Thursday, March 4, 2010

Logistical Linguistics

I love language. I have no delusions about my ability to use it. Hell, I love the piano outro in Racing in the Street but cannot play a note of it - or any other song for that matter - on Mr. Steinway's fabled invention. If only enthusiasm and ability were meted out in equal measure.....

Last Friday one of the lawyers in my office and his wife welcomed their second child. His wife has an impeccable sense of timing, mind you, going into labor in the middle of Snowmageddon Part II, which I am certain made the trek to the hospital almost as fun-filled as what awaited them once they arrived and got down to the task at hand. If you work presently or have ever worked in an office than you know that the artifice of occasion is one of the preferred methods of communication in such an environment - and since one cannot be be held hostage to the ebb and flow of the health of one's fellow office dwellers - news of a baby being born somewhere within the extended work family primes the celebratory pump quite nicely.

My colleague and his Missus had a little girl in early morning hours on Friday. I suspect that I am giving him more due than he deserves vis-a-vis the division of labor involved in....well, in labor but he is a good kid. Proving that good news travels as quickly as fast, by Monday morning the refrigerator in the kitchen on the Firm's 3rd floor (a/k/a "the cool kids" floor) was adorned with an announcement of the birth.

Remember way back when at the top of this piece I noted my love for language? While I have done precious little to express that love since then, I do indeed love it. That is why I find the incredibly inane usage of language that appears as if by rote on announcements such as the pink-papered proclamation du jour so damn infuriating. First, across the top in large print are the words, "IT'S A GIRL!" which always seems to me to be a curious use of the pronoun "IT". I am not interested in touching off a debate on the whole "moment life begins" issue because while you have an opinion (as do I) I promise you and ask you to accept on faith that no one walks the Earth has less interest in yours than I do. I simply mean that given the limited options available in gender of newborns, "IT" has a feeling of someone just not trying very hard.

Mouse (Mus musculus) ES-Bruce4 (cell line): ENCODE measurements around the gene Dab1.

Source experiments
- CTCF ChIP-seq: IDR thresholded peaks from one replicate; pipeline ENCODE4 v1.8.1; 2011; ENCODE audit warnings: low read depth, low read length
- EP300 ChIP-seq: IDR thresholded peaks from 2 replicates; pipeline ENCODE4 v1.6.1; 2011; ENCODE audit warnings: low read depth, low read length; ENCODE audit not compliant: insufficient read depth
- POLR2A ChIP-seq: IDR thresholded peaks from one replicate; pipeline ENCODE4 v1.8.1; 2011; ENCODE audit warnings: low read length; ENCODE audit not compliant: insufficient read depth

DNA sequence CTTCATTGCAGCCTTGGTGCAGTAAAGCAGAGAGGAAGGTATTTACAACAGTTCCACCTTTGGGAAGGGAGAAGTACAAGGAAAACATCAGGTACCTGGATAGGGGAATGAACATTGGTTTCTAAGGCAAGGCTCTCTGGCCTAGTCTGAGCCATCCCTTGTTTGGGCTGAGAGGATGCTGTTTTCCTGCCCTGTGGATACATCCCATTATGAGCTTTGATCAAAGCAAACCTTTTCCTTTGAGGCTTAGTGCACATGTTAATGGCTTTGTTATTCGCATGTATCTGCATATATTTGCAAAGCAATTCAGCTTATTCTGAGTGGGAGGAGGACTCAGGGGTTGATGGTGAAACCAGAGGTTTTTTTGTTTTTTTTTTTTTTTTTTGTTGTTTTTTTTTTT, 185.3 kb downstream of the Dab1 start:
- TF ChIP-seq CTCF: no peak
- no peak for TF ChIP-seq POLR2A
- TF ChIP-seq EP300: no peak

As I see it, ye little bundle o' joy is going to come out one of two ways (as a general rule anyway) and he or she is going to be born a human irrespective of gender. The notion of someone else's child as an "IT" is a puzzlement to me particularly since I presume that both for general purposes and in the specific case of my fellow employee the gender of the baby had been established by the time the sign was created. In the specific example of my co-worker, the end of the cited sentence "GIRL!" suggests to me the reader that at its beginning the author knew "IT" made little sense grammatically and nevertheless punted away the chance to write something accurate and a tad more heartfelt. Something such as, "SHE'S A GIRL!" or "A GIRL!" Candidly, as long as the exclamation point remains visible the pronoun is unnecessary. Here is an easy to follow rule for said sign makers everywhere: as soon as there is one reported case of a woman giving birth to a puppy, a giraffe or a waffle iron, feel free to employ "IT" as your pronoun of choice. 'Til then, not so much.

While on the subject of birth announcement proclamation posters and such items, it is also a puzzlement to me why it is that at birth humans have "length" and not "height". Consider this, once you pass from the womb to the room they measure you from head to toe. You most likely are in a prone position - or a reasonable facsimile thereof - when that occurs. So what? Is it because of your body position when the measurement is taken that you are "long" and not "tall"? Does lying prone rob us of our humanity and render us the equivalent of doorway openings or pieces of living room furniture?

What an unimaginative species we bipeds seems to be. We lack the ability to record the measurement taken of the baby while he or she is lying down as height merely because the baby is not standing up when the measurement is taken. It is ludicrous. Here's to declaring "No More!" on the use of length as a measurement on the baby's chart. Let us show a bit of faith in the maturation process and agree that given the way in which we have evolved and our longstanding preference to walk on not more than two of our appendages (thus freeing the ones emanating from our shoulders to do fun things such as throw a snowball, carry a slice of hot pizza or hold our sweetheart's hand) we the people grow taller and not longer. "Length" implies we are submarine sandwiches.

It occurs to me - ruminating for a moment on the utter joy that is the submarine sandwich - that under certain circumstances our sloppy use of language could lead to difficulty separating the deli from the nursery. For instance a sign declaring, "IT'S AN ITALIAN AND IT IS 24 INCHES LONG!" could be subject to at least two separate and very distinct interpretations.

If only we could all channel our inner Horton - even if just for a little while. Then items such as signs would make way more sense than they do now.

So many battles, so little time.

-AK

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